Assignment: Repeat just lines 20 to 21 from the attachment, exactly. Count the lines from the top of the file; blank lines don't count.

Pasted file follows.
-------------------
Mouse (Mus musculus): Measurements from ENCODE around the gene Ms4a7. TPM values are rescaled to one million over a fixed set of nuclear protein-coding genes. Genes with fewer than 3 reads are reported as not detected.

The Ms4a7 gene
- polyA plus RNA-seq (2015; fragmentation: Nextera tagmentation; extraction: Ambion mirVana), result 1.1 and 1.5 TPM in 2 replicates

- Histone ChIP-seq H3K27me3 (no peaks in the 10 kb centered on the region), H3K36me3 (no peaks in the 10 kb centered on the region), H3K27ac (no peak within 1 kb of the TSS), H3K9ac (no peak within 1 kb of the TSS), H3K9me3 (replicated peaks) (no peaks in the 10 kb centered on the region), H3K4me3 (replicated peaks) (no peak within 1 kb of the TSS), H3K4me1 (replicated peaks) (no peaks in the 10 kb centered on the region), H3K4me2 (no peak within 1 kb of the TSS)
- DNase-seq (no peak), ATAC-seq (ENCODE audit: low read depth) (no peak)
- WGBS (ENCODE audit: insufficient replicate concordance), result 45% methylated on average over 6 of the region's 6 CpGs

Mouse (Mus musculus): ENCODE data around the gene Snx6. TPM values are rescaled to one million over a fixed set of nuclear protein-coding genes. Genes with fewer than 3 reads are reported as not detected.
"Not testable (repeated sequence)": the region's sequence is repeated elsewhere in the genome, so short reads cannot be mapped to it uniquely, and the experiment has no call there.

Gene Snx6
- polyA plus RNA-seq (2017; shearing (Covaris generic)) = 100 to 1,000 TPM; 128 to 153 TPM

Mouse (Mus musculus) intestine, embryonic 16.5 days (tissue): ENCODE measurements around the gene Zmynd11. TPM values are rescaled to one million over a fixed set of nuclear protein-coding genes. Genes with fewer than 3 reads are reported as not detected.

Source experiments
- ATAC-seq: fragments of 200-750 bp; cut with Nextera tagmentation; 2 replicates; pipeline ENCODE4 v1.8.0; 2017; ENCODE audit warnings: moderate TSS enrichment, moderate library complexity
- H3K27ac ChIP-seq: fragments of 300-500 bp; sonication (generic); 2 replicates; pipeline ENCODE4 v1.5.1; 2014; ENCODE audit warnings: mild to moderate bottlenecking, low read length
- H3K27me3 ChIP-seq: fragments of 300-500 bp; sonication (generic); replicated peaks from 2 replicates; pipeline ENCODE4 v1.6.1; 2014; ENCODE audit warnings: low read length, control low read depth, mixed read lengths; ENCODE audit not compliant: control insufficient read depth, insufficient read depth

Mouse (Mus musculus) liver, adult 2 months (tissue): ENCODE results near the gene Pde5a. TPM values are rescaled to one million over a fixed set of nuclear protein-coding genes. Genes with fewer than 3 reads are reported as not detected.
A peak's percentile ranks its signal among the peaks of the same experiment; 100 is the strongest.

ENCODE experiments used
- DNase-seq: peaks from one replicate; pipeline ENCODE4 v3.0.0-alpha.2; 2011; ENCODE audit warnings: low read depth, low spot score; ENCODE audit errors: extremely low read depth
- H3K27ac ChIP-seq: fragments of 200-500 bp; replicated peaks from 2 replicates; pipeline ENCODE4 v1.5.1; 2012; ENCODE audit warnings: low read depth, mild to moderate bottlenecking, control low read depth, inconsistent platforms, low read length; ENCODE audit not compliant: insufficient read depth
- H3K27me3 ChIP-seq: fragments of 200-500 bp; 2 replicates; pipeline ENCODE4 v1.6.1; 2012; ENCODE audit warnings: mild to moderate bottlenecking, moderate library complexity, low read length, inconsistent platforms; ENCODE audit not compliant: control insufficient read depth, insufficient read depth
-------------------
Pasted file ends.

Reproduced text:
- H3K27ac ChIP-seq: fragments of 200-500 bp; replicated peaks from 2 replicates; pipeline ENCODE4 v1.5.1; 2012; ENCODE audit warnings: low read depth, mild to moderate bottlenecking, control low read depth, inconsistent platforms, low read length; ENCODE audit not compliant: insufficient read depth
- H3K27me3 ChIP-seq: fragments of 200-500 bp; 2 replicates; pipeline ENCODE4 v1.6.1; 2012; ENCODE audit warnings: mild to moderate bottlenecking, moderate library complexity, low read length, inconsistent platforms; ENCODE audit not compliant: control insufficient read depth, insufficient read depth